The estimated 100,000 different human proteins constitute the key functional and structural components of our and indeed all species; they are critical to normal development and health. Each protein, which is actually a long linear chain of amino acids, is folded into an exact three dimensional shape. This, the so called protein structure, is essential data when thinking about creating molecules such as drugs that bind and modify protein function.
Since 2004, the Structural Genomics Consortium (SGC) has been working to determine the three-dimensional structure of proteins relevant to human diseases. These structures are made available online in the public domain, without restrictions on their use by industry or academia, to support early-stage drug discovery.
To date, and with ongoing support from Genome Canada and other partners, the SGC is responsible for internationally leading 13 per cent of all solved human protein structures. The SGC also leads an international program in partnership with other scientists, research agencies and pharmaceutical companies, that generates small inhibitor molecules, called chemical probes, against proteins and makes them available in the public domain. The chemical probes help researchers understand the role of a protein in normal and disease physiology and play an essential role in the early drug-discovery process.
A key area of focus for the SGC is proteins that regulate epigenetics, the study of heritable modifications to gene expression. Understanding how proteins turn specific genes on and off is important for developing therapies to treat many debilitating diseases, such as cancer and neurodegenerative and inflammatory diseases. Based on SGC science, there are now more than 25 clinical trials ongoing, including in Canada.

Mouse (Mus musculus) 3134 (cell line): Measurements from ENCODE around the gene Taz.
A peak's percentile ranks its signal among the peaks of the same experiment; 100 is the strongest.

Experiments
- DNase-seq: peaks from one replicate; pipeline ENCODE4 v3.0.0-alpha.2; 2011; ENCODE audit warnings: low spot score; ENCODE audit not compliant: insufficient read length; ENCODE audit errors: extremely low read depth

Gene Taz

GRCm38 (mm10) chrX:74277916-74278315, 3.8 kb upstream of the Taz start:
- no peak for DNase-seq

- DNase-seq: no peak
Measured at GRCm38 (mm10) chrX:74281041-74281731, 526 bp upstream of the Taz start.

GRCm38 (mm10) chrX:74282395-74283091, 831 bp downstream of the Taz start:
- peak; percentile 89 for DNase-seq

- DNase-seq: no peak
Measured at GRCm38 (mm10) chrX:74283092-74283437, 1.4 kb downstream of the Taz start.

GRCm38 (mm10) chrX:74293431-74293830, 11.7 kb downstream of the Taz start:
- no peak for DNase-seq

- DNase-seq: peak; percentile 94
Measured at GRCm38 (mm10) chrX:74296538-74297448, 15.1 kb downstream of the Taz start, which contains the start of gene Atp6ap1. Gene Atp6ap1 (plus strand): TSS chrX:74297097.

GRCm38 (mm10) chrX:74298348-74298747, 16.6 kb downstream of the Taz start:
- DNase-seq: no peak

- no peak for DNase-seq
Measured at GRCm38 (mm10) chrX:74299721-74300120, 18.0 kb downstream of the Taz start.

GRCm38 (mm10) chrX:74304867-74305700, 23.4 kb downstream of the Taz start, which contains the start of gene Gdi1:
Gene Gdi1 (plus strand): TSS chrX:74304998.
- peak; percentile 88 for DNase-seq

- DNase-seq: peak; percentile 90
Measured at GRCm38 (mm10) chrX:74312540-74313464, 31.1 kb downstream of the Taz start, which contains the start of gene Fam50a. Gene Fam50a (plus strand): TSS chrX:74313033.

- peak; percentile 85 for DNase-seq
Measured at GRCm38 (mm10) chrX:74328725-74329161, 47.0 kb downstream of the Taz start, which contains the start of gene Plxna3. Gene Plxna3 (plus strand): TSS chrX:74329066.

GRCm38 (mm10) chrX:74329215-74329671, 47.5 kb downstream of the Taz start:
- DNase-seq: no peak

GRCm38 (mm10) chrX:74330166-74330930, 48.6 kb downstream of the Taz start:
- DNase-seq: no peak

Another example is when, because of genetic mutations, proteins are misinformed, resulting in one of the estimated 7000 different rare diseases which affect approximately one million Canadians. Here, SGC’s ability to define protein structure can make all the difference. Care 4 Rare, a Genome Canada-funded large-scale applied research project, working with the SGC has identified the structure of a protein which may hold the key to therapy for a rare seizure disorder as well as discovering small molecules which bind to this protein, potentially serving as drugs; more recently the world’s first genetic model of the condition has been created and is now poised to perform pre-clinical testing of the SGC-enabled theory.
The SGC is considered a leader in open science. By sharing all research results and output with no restrictions on use, SGC’s open science ethos protects against waste and duplication of effort, and strengthens collaboration and innovation by facilitating scientific exchange that is unencumbered by intellectual property considerations.
In its current phase, the SGC is expanding its open science collaborative network to include disease and patient foundations. The SGC is also partnering with clinicians and research hospitals to test its chemical probes on patient samples, a more predictive approach to validating new targets for drug discovery. The project will also provide training for the next generation of Canadian researchers in early-stage drug discovery.
The Canadian arm of the SGC is co-supported by eight pharmaceutical companies and the Ontario Ministry of Research, Innovation and Science (MRIS). SGC has also established a robust collaborative research and training network among Canadian institutions with support from hospital research institutes, the Bill and Melinda Gates Foundation, the Natural Sciences and Engineering Research Council (NSERC), Canadian Institutes of Health Research (CIHR) and the Mitacs program.
The wider research program includes sister SGC sites at Oxford University (UK), the University of Campinas (Brazil), the Karolinska Institute (Sweden), the University of North Carolina (USA) and Goethe University Frankfurt (Germany).